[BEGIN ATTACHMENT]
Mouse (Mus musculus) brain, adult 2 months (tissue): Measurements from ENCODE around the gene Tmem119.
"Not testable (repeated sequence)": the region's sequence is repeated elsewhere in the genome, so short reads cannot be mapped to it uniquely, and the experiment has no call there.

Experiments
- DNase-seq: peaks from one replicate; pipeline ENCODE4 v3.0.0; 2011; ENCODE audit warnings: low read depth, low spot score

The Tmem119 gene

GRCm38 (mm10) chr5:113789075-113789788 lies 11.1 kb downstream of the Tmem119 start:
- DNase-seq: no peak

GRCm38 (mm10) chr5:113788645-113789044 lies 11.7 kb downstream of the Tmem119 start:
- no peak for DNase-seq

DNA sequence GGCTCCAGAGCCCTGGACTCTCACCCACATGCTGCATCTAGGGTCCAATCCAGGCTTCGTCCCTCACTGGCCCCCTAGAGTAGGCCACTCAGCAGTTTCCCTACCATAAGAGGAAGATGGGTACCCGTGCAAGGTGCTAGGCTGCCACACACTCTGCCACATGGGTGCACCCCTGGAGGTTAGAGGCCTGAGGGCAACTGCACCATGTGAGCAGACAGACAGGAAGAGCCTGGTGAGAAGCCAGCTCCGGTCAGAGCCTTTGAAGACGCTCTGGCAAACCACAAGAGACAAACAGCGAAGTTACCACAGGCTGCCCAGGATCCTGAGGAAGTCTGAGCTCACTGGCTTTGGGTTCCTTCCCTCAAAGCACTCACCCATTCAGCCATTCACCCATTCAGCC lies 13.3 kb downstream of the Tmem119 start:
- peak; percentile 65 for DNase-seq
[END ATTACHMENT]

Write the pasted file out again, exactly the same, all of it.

Mouse (Mus musculus) brain, adult 2 months (tissue): Measurements from ENCODE around the gene Tmem119.
"Not testable (repeated sequence)": the region's sequence is repeated elsewhere in the genome, so short reads cannot be mapped to it uniquely, and the experiment has no call there.

Experiments
- DNase-seq: peaks from one replicate; pipeline ENCODE4 v3.0.0; 2011; ENCODE audit warnings: low read depth, low spot score

The Tmem119 gene

GRCm38 (mm10) chr5:113789075-113789788 lies 11.1 kb downstream of the Tmem119 start:
- DNase-seq: no peak

GRCm38 (mm10) chr5:113788645-113789044 lies 11.7 kb downstream of the Tmem119 start:
- no peak for DNase-seq

DNA sequence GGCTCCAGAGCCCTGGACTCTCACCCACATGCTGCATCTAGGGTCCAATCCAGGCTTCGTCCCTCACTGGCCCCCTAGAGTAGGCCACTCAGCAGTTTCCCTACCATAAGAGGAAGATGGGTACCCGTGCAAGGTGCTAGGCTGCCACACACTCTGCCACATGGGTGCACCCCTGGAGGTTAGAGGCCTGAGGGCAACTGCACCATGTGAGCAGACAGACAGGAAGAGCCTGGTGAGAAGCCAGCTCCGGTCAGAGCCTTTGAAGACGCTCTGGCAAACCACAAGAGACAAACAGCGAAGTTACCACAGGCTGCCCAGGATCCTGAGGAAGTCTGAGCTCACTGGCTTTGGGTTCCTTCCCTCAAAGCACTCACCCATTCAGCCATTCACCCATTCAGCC lies 13.3 kb downstream of the Tmem119 start:
- peak; percentile 65 for DNase-seq